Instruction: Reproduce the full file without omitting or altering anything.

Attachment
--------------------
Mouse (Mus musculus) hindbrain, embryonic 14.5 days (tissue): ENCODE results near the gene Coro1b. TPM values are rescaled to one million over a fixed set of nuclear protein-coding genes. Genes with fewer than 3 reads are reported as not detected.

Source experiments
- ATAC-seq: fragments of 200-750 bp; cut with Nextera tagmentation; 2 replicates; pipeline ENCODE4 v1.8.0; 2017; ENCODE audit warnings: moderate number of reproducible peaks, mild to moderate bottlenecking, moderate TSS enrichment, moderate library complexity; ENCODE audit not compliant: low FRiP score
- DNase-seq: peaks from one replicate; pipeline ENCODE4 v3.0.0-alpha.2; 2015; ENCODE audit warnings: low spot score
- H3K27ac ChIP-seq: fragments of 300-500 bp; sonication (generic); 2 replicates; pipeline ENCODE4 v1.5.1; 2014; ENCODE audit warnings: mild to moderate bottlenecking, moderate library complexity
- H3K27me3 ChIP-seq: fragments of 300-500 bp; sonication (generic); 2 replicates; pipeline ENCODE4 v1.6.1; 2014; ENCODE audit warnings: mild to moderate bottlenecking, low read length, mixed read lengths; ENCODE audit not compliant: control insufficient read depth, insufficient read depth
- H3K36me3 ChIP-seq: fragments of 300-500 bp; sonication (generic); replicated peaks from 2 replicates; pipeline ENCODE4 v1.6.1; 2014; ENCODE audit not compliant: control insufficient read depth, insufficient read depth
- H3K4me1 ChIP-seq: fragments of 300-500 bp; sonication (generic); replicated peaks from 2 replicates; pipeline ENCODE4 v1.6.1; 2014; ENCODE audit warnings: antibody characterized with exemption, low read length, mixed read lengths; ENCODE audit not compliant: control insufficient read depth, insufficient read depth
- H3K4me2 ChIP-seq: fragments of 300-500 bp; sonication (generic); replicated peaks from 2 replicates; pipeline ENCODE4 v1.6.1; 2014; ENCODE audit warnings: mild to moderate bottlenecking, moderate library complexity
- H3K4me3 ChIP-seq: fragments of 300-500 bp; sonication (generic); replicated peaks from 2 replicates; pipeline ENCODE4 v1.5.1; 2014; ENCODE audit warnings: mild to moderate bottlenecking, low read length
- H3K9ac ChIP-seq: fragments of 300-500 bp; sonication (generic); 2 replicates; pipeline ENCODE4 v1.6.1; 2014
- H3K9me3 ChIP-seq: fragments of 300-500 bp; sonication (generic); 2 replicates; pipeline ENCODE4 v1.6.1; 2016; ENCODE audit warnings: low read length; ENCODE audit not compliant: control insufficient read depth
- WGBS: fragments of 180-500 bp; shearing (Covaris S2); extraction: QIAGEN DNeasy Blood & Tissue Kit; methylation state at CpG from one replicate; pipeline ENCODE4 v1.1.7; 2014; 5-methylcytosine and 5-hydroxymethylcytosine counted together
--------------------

Mouse (Mus musculus) hindbrain, embryonic 14.5 days (tissue): ENCODE results near the gene Coro1b. TPM values are rescaled to one million over a fixed set of nuclear protein-coding genes. Genes with fewer than 3 reads are reported as not detected.

Source experiments
- ATAC-seq: fragments of 200-750 bp; cut with Nextera tagmentation; 2 replicates; pipeline ENCODE4 v1.8.0; 2017; ENCODE audit warnings: moderate number of reproducible peaks, mild to moderate bottlenecking, moderate TSS enrichment, moderate library complexity; ENCODE audit not compliant: low FRiP score
- DNase-seq: peaks from one replicate; pipeline ENCODE4 v3.0.0-alpha.2; 2015; ENCODE audit warnings: low spot score
- H3K27ac ChIP-seq: fragments of 300-500 bp; sonication (generic); 2 replicates; pipeline ENCODE4 v1.5.1; 2014; ENCODE audit warnings: mild to moderate bottlenecking, moderate library complexity
- H3K27me3 ChIP-seq: fragments of 300-500 bp; sonication (generic); 2 replicates; pipeline ENCODE4 v1.6.1; 2014; ENCODE audit warnings: mild to moderate bottlenecking, low read length, mixed read lengths; ENCODE audit not compliant: control insufficient read depth, insufficient read depth
- H3K36me3 ChIP-seq: fragments of 300-500 bp; sonication (generic); replicated peaks from 2 replicates; pipeline ENCODE4 v1.6.1; 2014; ENCODE audit not compliant: control insufficient read depth, insufficient read depth
- H3K4me1 ChIP-seq: fragments of 300-500 bp; sonication (generic); replicated peaks from 2 replicates; pipeline ENCODE4 v1.6.1; 2014; ENCODE audit warnings: antibody characterized with exemption, low read length, mixed read lengths; ENCODE audit not compliant: control insufficient read depth, insufficient read depth
- H3K4me2 ChIP-seq: fragments of 300-500 bp; sonication (generic); replicated peaks from 2 replicates; pipeline ENCODE4 v1.6.1; 2014; ENCODE audit warnings: mild to moderate bottlenecking, moderate library complexity
- H3K4me3 ChIP-seq: fragments of 300-500 bp; sonication (generic); replicated peaks from 2 replicates; pipeline ENCODE4 v1.5.1; 2014; ENCODE audit warnings: mild to moderate bottlenecking, low read length
- H3K9ac ChIP-seq: fragments of 300-500 bp; sonication (generic); 2 replicates; pipeline ENCODE4 v1.6.1; 2014
- H3K9me3 ChIP-seq: fragments of 300-500 bp; sonication (generic); 2 replicates; pipeline ENCODE4 v1.6.1; 2016; ENCODE audit warnings: low read length; ENCODE audit not compliant: control insufficient read depth
- WGBS: fragments of 180-500 bp; shearing (Covaris S2); extraction: QIAGEN DNeasy Blood & Tissue Kit; methylation state at CpG from one replicate; pipeline ENCODE4 v1.1.7; 2014; 5-methylcytosine and 5-hydroxymethylcytosine counted together